This week in parenting 26/12/16

Parental feeding practices have been found to be linked to healthier eating practices only in the presence of certain parenting styles.

A study of self injury in college students found it did not appear to be related to their perception of how they were parented but was associated with maladaptie emotional coping strategies.

Low levels of positive parenting were found to be predictive on the development of callous-unemotional traits in the presence of a child that displayed early fearless traits.

A study from Puerto Rico has found that 'supportive demandingness' reduced the risk of anxiety or depressive symptoms or behavioral problems in children aged up to 11.

Availability of fruit and vegetables, along with parental modelling and parent encouragement were found to be important markers for healthier eating habits when frequent family meals were not possible.

The effect of parenting practices on executive functioning has been considered to be a possible mechanism for the intergenerational transmission of poor parenting practices.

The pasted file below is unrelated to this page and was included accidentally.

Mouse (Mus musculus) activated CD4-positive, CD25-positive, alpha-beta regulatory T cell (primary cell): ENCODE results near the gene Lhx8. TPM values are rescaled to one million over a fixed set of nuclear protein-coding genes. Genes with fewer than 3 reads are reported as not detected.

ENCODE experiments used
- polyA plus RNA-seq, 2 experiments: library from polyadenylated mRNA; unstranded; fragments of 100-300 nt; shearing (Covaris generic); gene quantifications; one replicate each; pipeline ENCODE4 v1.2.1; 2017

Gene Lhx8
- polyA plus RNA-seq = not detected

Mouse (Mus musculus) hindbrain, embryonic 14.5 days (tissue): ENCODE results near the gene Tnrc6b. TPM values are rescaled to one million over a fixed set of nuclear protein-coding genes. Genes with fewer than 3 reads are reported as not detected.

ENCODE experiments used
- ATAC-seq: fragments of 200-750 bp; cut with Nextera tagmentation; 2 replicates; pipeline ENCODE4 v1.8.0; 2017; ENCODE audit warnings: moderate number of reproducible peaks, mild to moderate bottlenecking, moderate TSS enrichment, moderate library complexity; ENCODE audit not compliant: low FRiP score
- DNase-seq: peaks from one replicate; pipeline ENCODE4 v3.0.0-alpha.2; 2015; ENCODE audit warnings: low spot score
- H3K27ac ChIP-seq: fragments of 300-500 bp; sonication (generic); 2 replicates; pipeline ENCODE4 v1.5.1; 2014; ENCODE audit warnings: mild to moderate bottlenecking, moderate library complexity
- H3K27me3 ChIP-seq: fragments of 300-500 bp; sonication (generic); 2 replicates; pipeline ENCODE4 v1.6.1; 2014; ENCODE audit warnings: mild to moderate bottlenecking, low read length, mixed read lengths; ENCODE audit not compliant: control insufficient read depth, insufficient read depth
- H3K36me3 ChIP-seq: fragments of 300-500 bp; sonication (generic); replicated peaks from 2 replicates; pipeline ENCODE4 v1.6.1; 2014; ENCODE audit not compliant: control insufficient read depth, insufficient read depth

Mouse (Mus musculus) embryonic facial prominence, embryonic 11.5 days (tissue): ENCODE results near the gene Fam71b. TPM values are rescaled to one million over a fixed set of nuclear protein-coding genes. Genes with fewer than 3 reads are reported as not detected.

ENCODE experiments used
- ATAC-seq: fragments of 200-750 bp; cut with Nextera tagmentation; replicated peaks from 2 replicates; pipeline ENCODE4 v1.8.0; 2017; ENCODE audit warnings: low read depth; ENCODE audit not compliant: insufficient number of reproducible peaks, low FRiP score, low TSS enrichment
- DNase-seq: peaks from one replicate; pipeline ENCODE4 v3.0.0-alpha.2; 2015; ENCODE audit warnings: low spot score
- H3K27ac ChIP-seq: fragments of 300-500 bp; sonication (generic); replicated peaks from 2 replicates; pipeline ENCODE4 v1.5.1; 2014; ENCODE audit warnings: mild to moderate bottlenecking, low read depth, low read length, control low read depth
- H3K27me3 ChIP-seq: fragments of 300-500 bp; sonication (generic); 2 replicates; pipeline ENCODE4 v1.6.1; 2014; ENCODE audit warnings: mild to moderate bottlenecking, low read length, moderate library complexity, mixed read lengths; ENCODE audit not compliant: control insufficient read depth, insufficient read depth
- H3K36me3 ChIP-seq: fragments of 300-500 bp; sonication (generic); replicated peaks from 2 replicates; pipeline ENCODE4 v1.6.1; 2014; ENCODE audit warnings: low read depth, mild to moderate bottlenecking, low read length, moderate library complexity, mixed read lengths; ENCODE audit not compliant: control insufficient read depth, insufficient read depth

Teenage boys whose autonomic nervous system showed more vagal suppression were found to be more protected against interparental hostility, harsh discipline and maternal psychological control in terms of its effect on depressive symptoms. This effect was not found for girls.

Fathers having more involvement in their infants life has been found to be beneficial to the infants development, partially through its effect on reducing mother's stress.

Lying to avoid consequences has been found to be higher in children who have a lower theory of mind, indicating it may be an important indicator of other problems.

Advertisements for products in parenting magazines have been found to promote sedentary behavior.

Children who have higher levels of subjective well being and whose parents have more consensus in their relationships have been found to have a more positive perception of their parents parenting styles.


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